“In this post I explain how one goes about proving a case in the National Vaccine Injury Compensation Program (NVICP), and how that differs from proving a case in the civil courts, focusing on what it means to have a no-fault program and proving causation. I will use a case that started with the tragic death of a young child after a vaccine to illustrate the complexity and operation of the program, and also to address the idea of federal preemption, and how it limits the ability of those claiming vaccine injuries to use state courts for their claims. ”
This is the manual about law and vaccines prepared in collaboration between myself, Amanda Naprawa and Voices for Vaccines. It covers a range of issues.
Vaccines: Regulating the Product
Protecting the Public Health: State and Federal Law
Disease Prevention: The CDC’s Role
School Immunization Requirements
Vaccines: Individual Choice and Community Welfare
Community vs. Individual: Achieving a Balance of Rights
Religion, Employment, and Rights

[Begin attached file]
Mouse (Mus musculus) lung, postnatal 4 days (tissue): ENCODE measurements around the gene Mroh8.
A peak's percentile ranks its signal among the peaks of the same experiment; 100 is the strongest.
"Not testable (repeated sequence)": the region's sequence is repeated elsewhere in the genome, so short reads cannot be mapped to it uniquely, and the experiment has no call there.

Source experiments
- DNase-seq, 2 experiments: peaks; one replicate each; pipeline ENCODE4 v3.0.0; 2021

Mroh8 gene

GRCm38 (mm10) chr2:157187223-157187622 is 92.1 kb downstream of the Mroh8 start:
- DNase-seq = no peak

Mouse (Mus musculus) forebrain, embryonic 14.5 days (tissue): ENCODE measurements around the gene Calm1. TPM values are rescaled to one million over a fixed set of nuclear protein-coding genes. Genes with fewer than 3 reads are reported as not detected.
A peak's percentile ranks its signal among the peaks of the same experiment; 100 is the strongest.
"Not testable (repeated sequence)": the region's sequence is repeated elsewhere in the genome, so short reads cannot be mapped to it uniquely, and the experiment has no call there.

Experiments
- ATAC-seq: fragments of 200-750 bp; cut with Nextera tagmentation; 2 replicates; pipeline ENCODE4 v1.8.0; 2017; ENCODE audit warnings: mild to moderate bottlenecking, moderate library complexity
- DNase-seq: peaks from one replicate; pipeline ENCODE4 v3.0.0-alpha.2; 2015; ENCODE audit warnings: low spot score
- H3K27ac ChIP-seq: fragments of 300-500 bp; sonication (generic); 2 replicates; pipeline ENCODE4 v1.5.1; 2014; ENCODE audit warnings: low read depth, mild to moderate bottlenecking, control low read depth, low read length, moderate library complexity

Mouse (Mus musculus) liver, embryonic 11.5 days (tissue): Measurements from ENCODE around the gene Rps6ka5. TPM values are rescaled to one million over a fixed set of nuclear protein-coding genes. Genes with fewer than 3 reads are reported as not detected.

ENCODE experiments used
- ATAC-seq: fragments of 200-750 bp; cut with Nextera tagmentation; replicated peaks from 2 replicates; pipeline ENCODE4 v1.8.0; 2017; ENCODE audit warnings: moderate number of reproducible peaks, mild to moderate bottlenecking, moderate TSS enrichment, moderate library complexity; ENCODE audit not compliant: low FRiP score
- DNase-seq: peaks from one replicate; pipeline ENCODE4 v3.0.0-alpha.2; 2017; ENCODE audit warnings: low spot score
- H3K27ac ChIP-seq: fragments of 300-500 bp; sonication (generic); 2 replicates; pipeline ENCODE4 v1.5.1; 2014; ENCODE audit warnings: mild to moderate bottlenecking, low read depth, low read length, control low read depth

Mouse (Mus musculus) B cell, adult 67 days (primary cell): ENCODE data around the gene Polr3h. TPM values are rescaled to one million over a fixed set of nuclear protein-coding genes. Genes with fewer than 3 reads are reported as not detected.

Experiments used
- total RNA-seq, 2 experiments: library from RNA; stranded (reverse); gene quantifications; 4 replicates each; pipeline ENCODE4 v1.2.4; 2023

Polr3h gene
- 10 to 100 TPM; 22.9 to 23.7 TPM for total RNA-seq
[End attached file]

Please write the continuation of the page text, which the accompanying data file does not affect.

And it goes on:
Parental Rights and the Child’s Right to Health
Informed Refusal: The Risks of Not Vaccinating
Increasing Immunization Rates: The Role of the Law
Government-Funded Incentives and Subsidies
Imposing Costs: Civil Lawsuits.
Imposing Costs: No-Fault Options
Limiting Unvaccinated Individuals’ Access
Vaccine Refusal and Criminal Law
Vaccine Injuries: Compensating the Rare Adverse Event.
NVICP vs. the Courts
Are Vaccines “Unavoidably Unsafe?”
The Maine Coalition for Vaccine Choice proposed a very problematic law that could mislead parents into not vaccinating because of false claims and would go against public policy. This post explains the problems with the law.
At the request of Congressman Darrell Issa, the General Accountability Office examined the National Vaccine Injury Compensation Program and made a report. This post summarizes the report and explains its findings, putting them in context.
In a series of articles in several news papers, authors reported on an associated press report and criticized the National Vaccine Injury Compensation Program for delays, claiming it mistreated petitioners. They used a case of an alleged vaccine injury to demonstrate the program’s faults.
This post explains the problems with the articles and with the use of the case in question:
On the background of attempts by anti-vaccine activists to do away with the National Vaccine Injury Compensation Program, our no-fault program for compensating vaccine injuries, I explain why the program is better for petitioners than the regular courts.